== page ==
“Kobe Bryant died 23 years too late today,” he said. “He got away with rape because all the Hollywood liberals who attack comedy enjoy rooting for the Lakers more than they dislike rape. Big ups to the hero who forgot to gas up his chopper. I hate the Lakers. What a great day! #F–kthelakers.”
He retweeted the tweet after receiving much backlash and threats from Bryant fans and claimed he was “hacked.” Shaffir’s Twitter account is now private.
In response to the backlash, the New York Comedy Club cancelled a performance by Shaffir after it received threats due to his remarks about Bryant.
Shaffir was scheduled to perform on Tuesday night but a representative for the club told The Hollywood Reporter that the venue cancelled the booking and will not be working with him in the future.
The club filed an aggravated harassment report with the New York Police Department (NYPD) after receiving several phone threats as a result of Shaffir’s show, the NYPD confirmed to the outlet.
Bryant faced a rape accusation in 2003, though the charges were later dropped.
Bryant went to the Lodge & Spa at Cordillera hotel in the Rocky Mountain town of Edwards, Colo., on June 30, 2003. While staying there, Bryant went on a tour of the property with the 19-year-old woman who was working as a clerk at the front desk.
The woman later went to Bryant’s hotel room at what she said was his request. She told police in a statement that she willingly kissed and hugged Bryant, but didn’t want to go any further than that.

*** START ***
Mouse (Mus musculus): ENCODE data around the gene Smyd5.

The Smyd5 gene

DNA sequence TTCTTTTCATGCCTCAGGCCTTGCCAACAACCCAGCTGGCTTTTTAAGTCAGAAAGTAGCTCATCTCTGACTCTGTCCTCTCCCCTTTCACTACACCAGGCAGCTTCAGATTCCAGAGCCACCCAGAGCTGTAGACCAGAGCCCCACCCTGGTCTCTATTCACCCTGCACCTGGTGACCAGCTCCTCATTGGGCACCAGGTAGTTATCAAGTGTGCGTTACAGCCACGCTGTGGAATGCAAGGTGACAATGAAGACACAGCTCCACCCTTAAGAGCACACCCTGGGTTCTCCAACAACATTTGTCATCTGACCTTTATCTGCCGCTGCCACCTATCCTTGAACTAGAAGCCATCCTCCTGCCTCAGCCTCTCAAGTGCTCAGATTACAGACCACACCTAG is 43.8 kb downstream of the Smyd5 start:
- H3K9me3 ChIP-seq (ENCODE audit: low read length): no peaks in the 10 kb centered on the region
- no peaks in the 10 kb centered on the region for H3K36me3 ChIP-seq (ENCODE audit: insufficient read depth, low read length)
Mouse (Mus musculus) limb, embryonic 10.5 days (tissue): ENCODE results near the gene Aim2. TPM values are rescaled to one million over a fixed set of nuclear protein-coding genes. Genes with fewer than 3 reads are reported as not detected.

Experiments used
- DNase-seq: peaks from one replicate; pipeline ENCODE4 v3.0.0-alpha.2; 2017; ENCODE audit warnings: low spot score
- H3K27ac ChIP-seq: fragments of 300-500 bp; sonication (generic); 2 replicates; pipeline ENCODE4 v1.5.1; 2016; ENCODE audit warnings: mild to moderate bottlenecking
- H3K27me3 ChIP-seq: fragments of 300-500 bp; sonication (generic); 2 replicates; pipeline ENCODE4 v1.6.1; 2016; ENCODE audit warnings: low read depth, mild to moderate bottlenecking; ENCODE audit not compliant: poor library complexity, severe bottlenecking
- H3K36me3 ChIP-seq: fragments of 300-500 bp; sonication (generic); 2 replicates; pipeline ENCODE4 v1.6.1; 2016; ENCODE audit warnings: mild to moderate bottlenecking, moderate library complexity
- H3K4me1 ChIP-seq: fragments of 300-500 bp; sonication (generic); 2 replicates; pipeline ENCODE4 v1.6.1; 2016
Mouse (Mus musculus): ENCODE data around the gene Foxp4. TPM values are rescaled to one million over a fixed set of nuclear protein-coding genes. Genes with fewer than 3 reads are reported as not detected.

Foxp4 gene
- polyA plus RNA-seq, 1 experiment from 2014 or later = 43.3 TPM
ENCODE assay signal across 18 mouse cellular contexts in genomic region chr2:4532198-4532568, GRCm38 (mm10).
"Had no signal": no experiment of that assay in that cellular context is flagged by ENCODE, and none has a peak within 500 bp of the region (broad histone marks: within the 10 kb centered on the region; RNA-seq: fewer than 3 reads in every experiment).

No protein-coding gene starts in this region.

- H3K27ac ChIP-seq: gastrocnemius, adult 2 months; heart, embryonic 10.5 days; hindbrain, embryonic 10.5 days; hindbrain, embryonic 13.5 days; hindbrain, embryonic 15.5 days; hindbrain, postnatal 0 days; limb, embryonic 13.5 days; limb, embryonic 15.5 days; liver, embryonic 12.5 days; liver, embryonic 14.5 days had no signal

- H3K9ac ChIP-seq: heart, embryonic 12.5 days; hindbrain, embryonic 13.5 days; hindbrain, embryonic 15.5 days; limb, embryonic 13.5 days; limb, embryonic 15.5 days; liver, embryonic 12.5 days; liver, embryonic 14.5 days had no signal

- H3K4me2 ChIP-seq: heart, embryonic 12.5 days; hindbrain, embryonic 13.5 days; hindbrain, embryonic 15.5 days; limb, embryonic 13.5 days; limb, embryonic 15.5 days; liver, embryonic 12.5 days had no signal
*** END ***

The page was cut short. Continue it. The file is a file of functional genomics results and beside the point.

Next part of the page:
She said she tried to leave but Bryant grabbed her by the neck, bent her over a chair and raped her while repeatedly saying: “You’re not going to tell anybody about this, right?”
The victim claimed she told Bryant “No” at least twice.
Bryant, who was 24 at the time, was charged with one count of felony assault on July 18, 2003.
Bryant insisted that the sex was consensual in a tearful news conference alongside his wife, Vanessa, whom he had married two years earlier. The news conference was held on the night the charge was announced.
“I’m disgusted at myself for making the mistake of adultery,” he said. “I love my wife with all my heart.”
He added that he was “innocent” of any rape charges.
Bryant pleaded not guilty when the criminal case went to trial in Colorado.
The prosecution and the defence spent 14 months going over the victim’s claims, debating her sexual history and arguing over DNA evidence amid intense media scrutiny around the NBA superstar at the centre of the case.
Prosecutors ultimately dropped the criminal case on Sept. 1, 2004, citing the victim’s unwillingness to testify.
Bryant, who retired in 2016, died after the helicopter went down in Calabasas, Calif., just before 10 a.m. local time, according to U.S. media reports. All nine on board, including his 13-year-old daughter, Gianna, died.
The wreckage was found on a hillside in Calabasas. The helicopter went down in hilly terrain amid foggy conditions, according to both Reuters and The Associated Press.
He shared four children with wife Vanessa Bryant, including Natalia, 17, Bianca, 3, and seven-month-old Capri.
— With files from The Associated Press and Global News’ Josh Elliott